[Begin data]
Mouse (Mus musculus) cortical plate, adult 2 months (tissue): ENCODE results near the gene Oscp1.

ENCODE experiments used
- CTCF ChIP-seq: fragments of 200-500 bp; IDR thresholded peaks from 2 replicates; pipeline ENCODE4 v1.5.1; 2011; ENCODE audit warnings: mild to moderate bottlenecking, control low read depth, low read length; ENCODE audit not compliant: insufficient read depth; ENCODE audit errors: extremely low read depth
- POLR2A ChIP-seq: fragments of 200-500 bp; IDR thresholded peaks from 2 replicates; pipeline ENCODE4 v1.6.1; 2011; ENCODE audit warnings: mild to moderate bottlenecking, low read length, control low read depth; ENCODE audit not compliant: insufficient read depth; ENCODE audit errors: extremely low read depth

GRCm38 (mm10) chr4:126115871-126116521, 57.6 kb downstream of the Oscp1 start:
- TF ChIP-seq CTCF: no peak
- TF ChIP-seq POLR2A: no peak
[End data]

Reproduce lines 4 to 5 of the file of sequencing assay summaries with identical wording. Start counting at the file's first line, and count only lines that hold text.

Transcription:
- POLR2A ChIP-seq: fragments of 200-500 bp; IDR thresholded peaks from 2 replicates; pipeline ENCODE4 v1.6.1; 2011; ENCODE audit warnings: mild to moderate bottlenecking, low read length, control low read depth; ENCODE audit not compliant: insufficient read depth; ENCODE audit errors: extremely low read depth

GRCm38 (mm10) chr4:126115871-126116521, 57.6 kb downstream of the Oscp1 start: